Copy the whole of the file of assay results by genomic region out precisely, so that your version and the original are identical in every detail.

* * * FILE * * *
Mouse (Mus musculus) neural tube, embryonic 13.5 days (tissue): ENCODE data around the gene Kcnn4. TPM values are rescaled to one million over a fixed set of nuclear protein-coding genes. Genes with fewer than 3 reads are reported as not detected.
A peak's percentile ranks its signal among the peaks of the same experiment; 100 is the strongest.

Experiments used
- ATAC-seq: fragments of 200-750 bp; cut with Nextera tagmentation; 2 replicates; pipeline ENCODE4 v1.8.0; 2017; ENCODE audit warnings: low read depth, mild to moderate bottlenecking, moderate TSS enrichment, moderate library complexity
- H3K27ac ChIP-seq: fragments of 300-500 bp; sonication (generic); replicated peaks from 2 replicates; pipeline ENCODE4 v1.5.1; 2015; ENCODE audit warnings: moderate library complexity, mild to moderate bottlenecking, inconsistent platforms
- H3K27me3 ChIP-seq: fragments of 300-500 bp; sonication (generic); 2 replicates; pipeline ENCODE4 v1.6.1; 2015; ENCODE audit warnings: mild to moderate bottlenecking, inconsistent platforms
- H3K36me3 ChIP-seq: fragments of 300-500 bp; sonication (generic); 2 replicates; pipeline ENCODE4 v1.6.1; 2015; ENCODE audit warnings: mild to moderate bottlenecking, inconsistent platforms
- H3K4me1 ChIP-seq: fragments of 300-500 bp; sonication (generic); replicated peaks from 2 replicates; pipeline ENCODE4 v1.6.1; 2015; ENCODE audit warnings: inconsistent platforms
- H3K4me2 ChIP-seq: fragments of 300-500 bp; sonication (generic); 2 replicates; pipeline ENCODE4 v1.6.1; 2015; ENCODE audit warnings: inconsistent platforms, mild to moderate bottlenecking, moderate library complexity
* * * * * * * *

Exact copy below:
Mouse (Mus musculus) neural tube, embryonic 13.5 days (tissue): ENCODE data around the gene Kcnn4. TPM values are rescaled to one million over a fixed set of nuclear protein-coding genes. Genes with fewer than 3 reads are reported as not detected.
A peak's percentile ranks its signal among the peaks of the same experiment; 100 is the strongest.

Experiments used
- ATAC-seq: fragments of 200-750 bp; cut with Nextera tagmentation; 2 replicates; pipeline ENCODE4 v1.8.0; 2017; ENCODE audit warnings: low read depth, mild to moderate bottlenecking, moderate TSS enrichment, moderate library complexity
- H3K27ac ChIP-seq: fragments of 300-500 bp; sonication (generic); replicated peaks from 2 replicates; pipeline ENCODE4 v1.5.1; 2015; ENCODE audit warnings: moderate library complexity, mild to moderate bottlenecking, inconsistent platforms
- H3K27me3 ChIP-seq: fragments of 300-500 bp; sonication (generic); 2 replicates; pipeline ENCODE4 v1.6.1; 2015; ENCODE audit warnings: mild to moderate bottlenecking, inconsistent platforms
- H3K36me3 ChIP-seq: fragments of 300-500 bp; sonication (generic); 2 replicates; pipeline ENCODE4 v1.6.1; 2015; ENCODE audit warnings: mild to moderate bottlenecking, inconsistent platforms
- H3K4me1 ChIP-seq: fragments of 300-500 bp; sonication (generic); replicated peaks from 2 replicates; pipeline ENCODE4 v1.6.1; 2015; ENCODE audit warnings: inconsistent platforms
- H3K4me2 ChIP-seq: fragments of 300-500 bp; sonication (generic); 2 replicates; pipeline ENCODE4 v1.6.1; 2015; ENCODE audit warnings: inconsistent platforms, mild to moderate bottlenecking, moderate library complexity